For example, “domestic dogs and cats, which are overfed and do not need to hunt for their food, will nevertheless do so because inner releasing mechanisms drive them to stalk, chase, grab, bite and shake to death either real or imaginary animals. They are driven to do this, not by the primary drive of hunger but by the secondary phylogenetic drive of hunting, which, as drives, are self-releasing even without the stimulus which in ancestral dogs and cats would have triggered hunting behavior.”
During times of even slight mental distress, I naturally seek to go on a walk; longer walks in proportion to the degree of unrest. Walking serves as a relieving “reset” button to my system. I have to imagine that walking is so fundamental to our evolutionary biology that to walk simply restores so many behind-the-scenes processes of our bodies back to a state of “organic balance and repose.” It’s not a stretch to believe the host of health benefits I listed earlier.
To actively avoid walking is to deny your organism of nourishment, and to find displeasure in walking is to be disconnected from nature.
Walking has always been pleasurable for me. But since becoming more and more embodied, the pleasure has taken on an entirely new dimension. Stripping my feet of sensory deprivation tombs (i.e. modern footwear) and increasing my brain’s mental maps (neurological connections) of my feet has provided me with an additional world of pleasurable sensations, almost like a new sense. Imagine how much more pleasurable walking would be with a sense of smell that is half as refined as a dog’s.
Becoming more grounded, centered in my alignment, fixing imbalances and asymmetries, eliminating unnecessary tension in the body, restoring proper length/tension relationships and muscle firing patterns, and practicing different walking movement patterns and biomechanics – has imbued my walk with a markedly different felt-sense of aliveness. While indiscernible to the untrained eye, I now experience a grace, rhythm, coordination, and peace never felt before. Without putting in much work yourself (besides investing money), you can get started by seeking out Rolfing treatment, Feldenkrais instruction, or other somatic professional for quick improvements.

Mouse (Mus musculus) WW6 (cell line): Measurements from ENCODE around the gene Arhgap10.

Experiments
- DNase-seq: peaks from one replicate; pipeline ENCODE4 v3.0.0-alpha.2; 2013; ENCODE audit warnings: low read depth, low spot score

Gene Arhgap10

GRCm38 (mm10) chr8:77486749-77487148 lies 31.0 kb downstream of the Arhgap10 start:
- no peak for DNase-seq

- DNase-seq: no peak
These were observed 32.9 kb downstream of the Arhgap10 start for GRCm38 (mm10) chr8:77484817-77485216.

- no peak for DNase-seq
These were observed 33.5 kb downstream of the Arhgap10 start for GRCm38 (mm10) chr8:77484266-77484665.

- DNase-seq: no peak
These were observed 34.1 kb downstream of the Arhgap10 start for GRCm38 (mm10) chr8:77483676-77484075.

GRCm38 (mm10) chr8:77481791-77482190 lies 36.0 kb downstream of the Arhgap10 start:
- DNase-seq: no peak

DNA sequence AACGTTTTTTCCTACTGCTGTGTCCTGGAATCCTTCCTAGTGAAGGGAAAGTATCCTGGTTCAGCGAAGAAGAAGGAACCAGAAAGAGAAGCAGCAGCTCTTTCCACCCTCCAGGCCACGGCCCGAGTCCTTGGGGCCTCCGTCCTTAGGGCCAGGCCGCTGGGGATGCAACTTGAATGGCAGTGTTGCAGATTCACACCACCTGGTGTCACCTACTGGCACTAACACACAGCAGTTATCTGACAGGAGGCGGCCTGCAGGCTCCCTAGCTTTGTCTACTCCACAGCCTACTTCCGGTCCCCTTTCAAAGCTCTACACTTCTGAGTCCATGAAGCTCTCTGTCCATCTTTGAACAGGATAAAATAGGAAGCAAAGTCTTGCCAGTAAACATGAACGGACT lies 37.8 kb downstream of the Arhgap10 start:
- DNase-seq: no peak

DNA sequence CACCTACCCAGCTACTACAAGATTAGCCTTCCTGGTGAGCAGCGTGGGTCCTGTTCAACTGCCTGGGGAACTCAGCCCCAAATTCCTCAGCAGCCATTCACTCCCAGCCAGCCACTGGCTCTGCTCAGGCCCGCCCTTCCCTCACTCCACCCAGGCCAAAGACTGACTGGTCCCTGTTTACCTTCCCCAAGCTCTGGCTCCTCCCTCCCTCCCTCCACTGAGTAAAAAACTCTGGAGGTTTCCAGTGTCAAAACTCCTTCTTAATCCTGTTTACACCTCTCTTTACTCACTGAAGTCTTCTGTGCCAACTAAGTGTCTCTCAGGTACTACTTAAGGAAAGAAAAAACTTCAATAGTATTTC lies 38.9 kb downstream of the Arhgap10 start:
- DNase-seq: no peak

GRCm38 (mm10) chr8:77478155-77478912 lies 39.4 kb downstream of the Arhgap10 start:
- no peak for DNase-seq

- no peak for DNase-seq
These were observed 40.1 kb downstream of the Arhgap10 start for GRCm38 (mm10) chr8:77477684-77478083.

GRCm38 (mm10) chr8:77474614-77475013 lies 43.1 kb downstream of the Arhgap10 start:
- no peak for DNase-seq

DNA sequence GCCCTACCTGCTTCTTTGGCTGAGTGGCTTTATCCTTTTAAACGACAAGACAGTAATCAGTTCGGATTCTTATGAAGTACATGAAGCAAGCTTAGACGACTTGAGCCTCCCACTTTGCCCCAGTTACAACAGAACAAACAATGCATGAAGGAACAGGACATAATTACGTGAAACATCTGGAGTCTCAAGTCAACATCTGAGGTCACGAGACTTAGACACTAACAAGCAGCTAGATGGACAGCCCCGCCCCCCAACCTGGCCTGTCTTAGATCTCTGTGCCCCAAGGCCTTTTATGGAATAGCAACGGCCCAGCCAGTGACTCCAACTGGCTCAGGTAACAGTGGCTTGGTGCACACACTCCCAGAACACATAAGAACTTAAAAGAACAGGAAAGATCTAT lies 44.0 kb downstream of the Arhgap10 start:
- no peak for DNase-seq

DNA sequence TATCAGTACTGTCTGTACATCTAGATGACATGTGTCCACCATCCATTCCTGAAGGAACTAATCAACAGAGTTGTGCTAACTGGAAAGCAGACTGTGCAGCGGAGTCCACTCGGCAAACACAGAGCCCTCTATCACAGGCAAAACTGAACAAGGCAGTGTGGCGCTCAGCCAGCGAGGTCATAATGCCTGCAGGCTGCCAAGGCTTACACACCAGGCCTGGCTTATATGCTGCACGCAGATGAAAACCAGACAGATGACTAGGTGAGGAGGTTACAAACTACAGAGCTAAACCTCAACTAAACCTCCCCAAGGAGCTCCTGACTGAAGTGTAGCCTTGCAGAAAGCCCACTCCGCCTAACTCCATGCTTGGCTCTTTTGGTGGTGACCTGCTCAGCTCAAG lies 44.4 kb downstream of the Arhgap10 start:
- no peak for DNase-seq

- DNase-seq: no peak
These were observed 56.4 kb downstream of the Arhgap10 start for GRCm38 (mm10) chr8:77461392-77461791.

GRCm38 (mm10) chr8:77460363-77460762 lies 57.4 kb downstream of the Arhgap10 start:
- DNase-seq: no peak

Becoming aware of how the prime movers – the core, hips, and shoulder girdle – initiate movement. How the initial power from the prime movers translates to the swing of the elbow and upper arm. The timing of the shoulder swing to the ball and heel of the foot making contact with the ground. The relationship between the ribcage, hips, head, and neck, and how they all sway with each step. Staying in my alignment and being sensitive to when I stray. How the environment alters my breathing pattern.
Not to mention, treating walking itself as a meditation, as a means for cultivating mindfulness, concentration, and equanimity. There are dozens of walking meditations, but Shinzen Young (an amazing meditation teacher) has provided one example of a walking meditation in this PDF article.
This year I started practicing the Taoist internal art of Baguazhang, which, as with the other Taoist internal arts, is both a deadly martial art as well as path to enlightenment – a vigorous meditation that leads to intimate knowledge of body and mind, as well as a sensitivity to the subtle energies of the body. And what is Bagua? Circle walking. It’s a style of walking in circles with coordinated upper body movements that translates over time into profound physical benefits, spiritual insight, and mental peace. I’m blown away by the practicality, efficacy, and simplicity of the Chinese Taoists.